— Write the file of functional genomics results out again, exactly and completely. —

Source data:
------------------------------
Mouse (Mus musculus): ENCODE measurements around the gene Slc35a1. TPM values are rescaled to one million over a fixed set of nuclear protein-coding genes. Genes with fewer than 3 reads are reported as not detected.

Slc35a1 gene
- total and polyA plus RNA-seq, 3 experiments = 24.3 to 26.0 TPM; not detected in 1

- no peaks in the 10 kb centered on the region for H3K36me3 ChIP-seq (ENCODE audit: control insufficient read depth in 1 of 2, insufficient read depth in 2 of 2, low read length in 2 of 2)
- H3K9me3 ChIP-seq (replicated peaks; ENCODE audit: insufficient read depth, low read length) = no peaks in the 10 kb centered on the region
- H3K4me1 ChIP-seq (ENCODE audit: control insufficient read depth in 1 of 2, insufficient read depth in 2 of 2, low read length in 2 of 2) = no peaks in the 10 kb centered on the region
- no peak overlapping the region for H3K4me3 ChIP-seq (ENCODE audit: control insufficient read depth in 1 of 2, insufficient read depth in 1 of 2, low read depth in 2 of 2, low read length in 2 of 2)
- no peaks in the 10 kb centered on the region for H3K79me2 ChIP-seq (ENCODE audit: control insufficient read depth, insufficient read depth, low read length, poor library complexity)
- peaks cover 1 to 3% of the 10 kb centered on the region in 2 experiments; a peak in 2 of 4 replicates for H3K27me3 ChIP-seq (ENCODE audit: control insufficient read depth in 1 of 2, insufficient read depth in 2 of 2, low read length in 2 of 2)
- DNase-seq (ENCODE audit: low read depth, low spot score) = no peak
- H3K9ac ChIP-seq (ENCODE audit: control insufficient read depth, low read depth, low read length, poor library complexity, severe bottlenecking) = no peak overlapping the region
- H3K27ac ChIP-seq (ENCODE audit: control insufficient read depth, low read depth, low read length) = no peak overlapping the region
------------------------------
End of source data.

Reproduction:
Mouse (Mus musculus): ENCODE measurements around the gene Slc35a1. TPM values are rescaled to one million over a fixed set of nuclear protein-coding genes. Genes with fewer than 3 reads are reported as not detected.

Slc35a1 gene
- total and polyA plus RNA-seq, 3 experiments = 24.3 to 26.0 TPM; not detected in 1

- no peaks in the 10 kb centered on the region for H3K36me3 ChIP-seq (ENCODE audit: control insufficient read depth in 1 of 2, insufficient read depth in 2 of 2, low read length in 2 of 2)
- H3K9me3 ChIP-seq (replicated peaks; ENCODE audit: insufficient read depth, low read length) = no peaks in the 10 kb centered on the region
- H3K4me1 ChIP-seq (ENCODE audit: control insufficient read depth in 1 of 2, insufficient read depth in 2 of 2, low read length in 2 of 2) = no peaks in the 10 kb centered on the region
- no peak overlapping the region for H3K4me3 ChIP-seq (ENCODE audit: control insufficient read depth in 1 of 2, insufficient read depth in 1 of 2, low read depth in 2 of 2, low read length in 2 of 2)
- no peaks in the 10 kb centered on the region for H3K79me2 ChIP-seq (ENCODE audit: control insufficient read depth, insufficient read depth, low read length, poor library complexity)
- peaks cover 1 to 3% of the 10 kb centered on the region in 2 experiments; a peak in 2 of 4 replicates for H3K27me3 ChIP-seq (ENCODE audit: control insufficient read depth in 1 of 2, insufficient read depth in 2 of 2, low read length in 2 of 2)
- DNase-seq (ENCODE audit: low read depth, low spot score) = no peak
- H3K9ac ChIP-seq (ENCODE audit: control insufficient read depth, low read depth, low read length, poor library complexity, severe bottlenecking) = no peak overlapping the region
- H3K27ac ChIP-seq (ENCODE audit: control insufficient read depth, low read depth, low read length) = no peak overlapping the region